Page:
May 5, 2000 4:10 PM PDT

Experts say "Love" spawns at least 8 mutations

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"I Love You" virus has "Very Funny" new name

May 4, 2000
Security experts are scrambling to keep up with mutations of the "I Love You" virus that may evade earlier fixes, including a new variant that plays on the upcoming Mothers' Day holiday.

As earlier reported by CNET News.com, a version called "Very Funny" was among the first identified. But antivirus researchers say that at least eight different versions are rippling through the Net and warn that more are likely on the way.

"There's a big hacker community out there, and anyone could open up the script," said Steve Gottwals, senior product manager for security company F-Secure. "It's really easy to make a variant."

The most prevalent new form of the virus today is a variant called "Mothers' Day," antivirus companies say.

This version contains the words "Mothers Day Confirmation Order" in the subject line. The email informs readers that a $326.92 credit card charge was made for a Mothers' Day diamond special and directs them to print the attachment, allegedly an order invoice.

Computer users who click on the "invoice" will find their computers infected with a modified version of I Love You. But instead of attacking image and music files, as did the original, Mothers' Day overwrites ".bat" and ".ini" files needed to start the computer. That makes it potentially even more destructive than the original, researchers warned.

Most major virus companies

Variations on a virus
The "Love" bug and eight of its variants spotted so far.
Version Subject Attachment
name
Seen "in the wild"
a I Love You LOVE-LETTER-
FOR-YOU.TXT.
vbs
yes
b Susitikim shi vakara kavos puodukui...* LOVE-LETTER-
FOR-YOU.TXT.
vbs
yes
c FWD: JOKE VERYFUNNY.
vbs
yes
d** I Love You LOVE-LETTER-
FOR-YOU.TXT.
vbs
yes
e Mother's Day Order Confirmation mothersday.
vbs
no
f*** Dangerous Virus Warning virus_warning.
jpg.vbs
yes
g**** VIRUS ALERT!!! protect.vbs yes
h***** A killer for VBS/LoveMail and VBS/Kak worm viruskiller.vbs yes
* Lithuanian for "Let's meet tonight for a cup of coffee."
** underlying code changed.
*** message body reads: "There is a dangerous virus circulating. Please click attached picture to view it and learn to avoid it."
**** message body begins: "Dear Symantec customer," and includes detailed explanation of the Love Letter virus. Variant targets some system files.
***** message body begins: "Start the attachment to clean all you (sic) files and hard discs (sic)."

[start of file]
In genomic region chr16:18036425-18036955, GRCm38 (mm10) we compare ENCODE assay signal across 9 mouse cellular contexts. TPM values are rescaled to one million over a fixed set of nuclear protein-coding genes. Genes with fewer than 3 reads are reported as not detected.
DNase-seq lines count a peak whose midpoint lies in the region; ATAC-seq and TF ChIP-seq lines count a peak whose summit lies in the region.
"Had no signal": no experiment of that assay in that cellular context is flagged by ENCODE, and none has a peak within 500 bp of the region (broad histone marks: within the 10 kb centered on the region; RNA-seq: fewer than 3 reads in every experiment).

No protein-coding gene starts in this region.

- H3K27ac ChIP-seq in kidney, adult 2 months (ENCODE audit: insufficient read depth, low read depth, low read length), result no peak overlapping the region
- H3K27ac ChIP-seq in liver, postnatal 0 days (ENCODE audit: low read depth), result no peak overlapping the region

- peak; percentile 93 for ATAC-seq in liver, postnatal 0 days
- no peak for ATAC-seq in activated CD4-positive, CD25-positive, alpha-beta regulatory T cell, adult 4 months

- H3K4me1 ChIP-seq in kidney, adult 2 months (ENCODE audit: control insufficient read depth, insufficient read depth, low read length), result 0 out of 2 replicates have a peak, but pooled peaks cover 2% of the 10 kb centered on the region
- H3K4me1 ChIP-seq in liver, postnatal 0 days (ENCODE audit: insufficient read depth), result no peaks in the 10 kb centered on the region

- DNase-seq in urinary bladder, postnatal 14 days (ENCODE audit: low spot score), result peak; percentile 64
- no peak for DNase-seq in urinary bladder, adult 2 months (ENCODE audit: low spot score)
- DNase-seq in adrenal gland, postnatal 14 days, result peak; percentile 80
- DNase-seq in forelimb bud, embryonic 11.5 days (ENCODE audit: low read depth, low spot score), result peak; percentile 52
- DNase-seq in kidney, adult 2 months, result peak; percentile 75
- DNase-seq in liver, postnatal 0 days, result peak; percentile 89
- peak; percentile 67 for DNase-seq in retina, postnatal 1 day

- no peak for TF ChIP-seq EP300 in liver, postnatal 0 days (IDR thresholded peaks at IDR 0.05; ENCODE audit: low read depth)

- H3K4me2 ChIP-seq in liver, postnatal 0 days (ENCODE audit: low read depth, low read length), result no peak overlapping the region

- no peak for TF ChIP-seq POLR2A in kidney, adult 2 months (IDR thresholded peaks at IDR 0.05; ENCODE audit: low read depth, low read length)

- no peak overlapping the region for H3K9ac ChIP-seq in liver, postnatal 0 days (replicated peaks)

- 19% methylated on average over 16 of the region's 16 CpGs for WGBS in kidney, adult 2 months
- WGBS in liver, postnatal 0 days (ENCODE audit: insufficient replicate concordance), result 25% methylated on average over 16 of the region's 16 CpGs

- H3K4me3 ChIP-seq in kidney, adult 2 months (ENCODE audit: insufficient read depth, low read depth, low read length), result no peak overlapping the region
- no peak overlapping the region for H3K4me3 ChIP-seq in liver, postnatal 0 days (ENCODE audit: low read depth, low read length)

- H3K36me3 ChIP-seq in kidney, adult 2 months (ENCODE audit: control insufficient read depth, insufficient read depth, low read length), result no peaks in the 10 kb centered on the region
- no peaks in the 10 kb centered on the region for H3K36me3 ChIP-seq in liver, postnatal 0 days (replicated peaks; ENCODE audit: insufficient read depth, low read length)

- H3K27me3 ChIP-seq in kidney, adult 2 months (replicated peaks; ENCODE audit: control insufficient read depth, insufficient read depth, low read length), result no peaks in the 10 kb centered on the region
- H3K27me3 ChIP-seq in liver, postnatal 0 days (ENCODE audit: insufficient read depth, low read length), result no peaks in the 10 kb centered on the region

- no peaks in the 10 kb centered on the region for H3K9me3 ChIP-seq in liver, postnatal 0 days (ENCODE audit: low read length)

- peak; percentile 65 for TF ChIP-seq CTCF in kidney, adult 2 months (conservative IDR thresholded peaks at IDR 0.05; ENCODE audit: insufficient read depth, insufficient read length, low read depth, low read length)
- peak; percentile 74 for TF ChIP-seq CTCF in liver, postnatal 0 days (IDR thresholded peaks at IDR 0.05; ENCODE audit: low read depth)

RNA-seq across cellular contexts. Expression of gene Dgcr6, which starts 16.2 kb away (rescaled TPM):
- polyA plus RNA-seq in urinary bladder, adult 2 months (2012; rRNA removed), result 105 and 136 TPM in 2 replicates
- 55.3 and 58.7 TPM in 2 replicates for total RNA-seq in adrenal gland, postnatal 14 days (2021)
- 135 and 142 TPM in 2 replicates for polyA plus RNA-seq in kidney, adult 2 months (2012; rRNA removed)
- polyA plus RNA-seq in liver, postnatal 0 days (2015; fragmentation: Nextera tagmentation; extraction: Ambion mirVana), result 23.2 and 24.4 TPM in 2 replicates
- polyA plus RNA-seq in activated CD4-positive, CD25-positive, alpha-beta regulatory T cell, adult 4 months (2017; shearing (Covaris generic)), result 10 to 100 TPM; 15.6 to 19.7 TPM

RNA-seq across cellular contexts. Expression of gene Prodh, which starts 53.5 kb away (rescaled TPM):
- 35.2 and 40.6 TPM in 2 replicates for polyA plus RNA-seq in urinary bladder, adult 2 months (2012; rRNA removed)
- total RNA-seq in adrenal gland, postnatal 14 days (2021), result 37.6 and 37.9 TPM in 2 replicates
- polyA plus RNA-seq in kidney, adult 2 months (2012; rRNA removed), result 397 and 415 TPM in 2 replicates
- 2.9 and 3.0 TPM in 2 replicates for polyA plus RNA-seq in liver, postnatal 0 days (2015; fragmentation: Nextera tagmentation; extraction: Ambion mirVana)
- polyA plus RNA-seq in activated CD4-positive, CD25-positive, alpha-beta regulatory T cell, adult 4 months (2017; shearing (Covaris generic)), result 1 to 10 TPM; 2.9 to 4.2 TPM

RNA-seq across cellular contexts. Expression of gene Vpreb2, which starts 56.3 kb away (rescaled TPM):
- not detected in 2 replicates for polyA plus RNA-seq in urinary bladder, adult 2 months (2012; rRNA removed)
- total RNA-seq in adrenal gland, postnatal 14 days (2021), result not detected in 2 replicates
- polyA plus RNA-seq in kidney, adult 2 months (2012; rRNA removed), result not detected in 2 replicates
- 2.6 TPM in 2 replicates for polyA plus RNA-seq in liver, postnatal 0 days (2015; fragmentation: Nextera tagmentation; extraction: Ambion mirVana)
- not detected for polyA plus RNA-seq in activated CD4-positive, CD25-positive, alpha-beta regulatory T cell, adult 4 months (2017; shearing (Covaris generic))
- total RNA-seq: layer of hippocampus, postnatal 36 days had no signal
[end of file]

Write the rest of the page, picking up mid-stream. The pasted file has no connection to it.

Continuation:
Source: McAfee and Symantec
have posted files on their Web sites that fix this version and the others that have been identified so far. Some companies are advising that people simply turn off the Windows feature that allows the viruses to work and are giving instructions on how to do so.

Several versions besides the Very Funny modification have popped up.

One version includes the words "Susitikim shi vakara kavos puodukui..." in the email's subject line, which F-Secure said translates to "Let's meet this evening for a cup of coffee..." in Lithuanian.

Others make tiny changes to the code of the virus that don't change its function but do allow it to slip past some of the antivirus filters.

"At least in some instances it seems tabs in the virus code have been changed to spaces," reported Security Focus' Elias Levy to the Bugtraq security mailing list. "That means the code looks the same, but it's not. Some antivirus products may be fooled by this."

The leading antivirus research houses have been working overtime to keep up with the different variants and post information and protection against the newcomers.

"I'm sure we'll see more variants," said Dan Schrader, antivirus researcher at Trend Micro. "The code is easily modified and easily spread."

The widespread Melissa virus outbreak followed a similar pattern, Schrader said. Melissa variants, some of them far more malicious than the original version, number in the 40s.

New patches began appearing yesterday, shortly after the Very Funny variant surfaced.

"It seems to be that someone has changed the name of the attachment and the subject line," said Nerender Mangalan, director of security strategy for Computer Associates. "Basically it's the exact same file, and it does the exact same thing, but it's renamed so people looking out for I Love You would open it."

 

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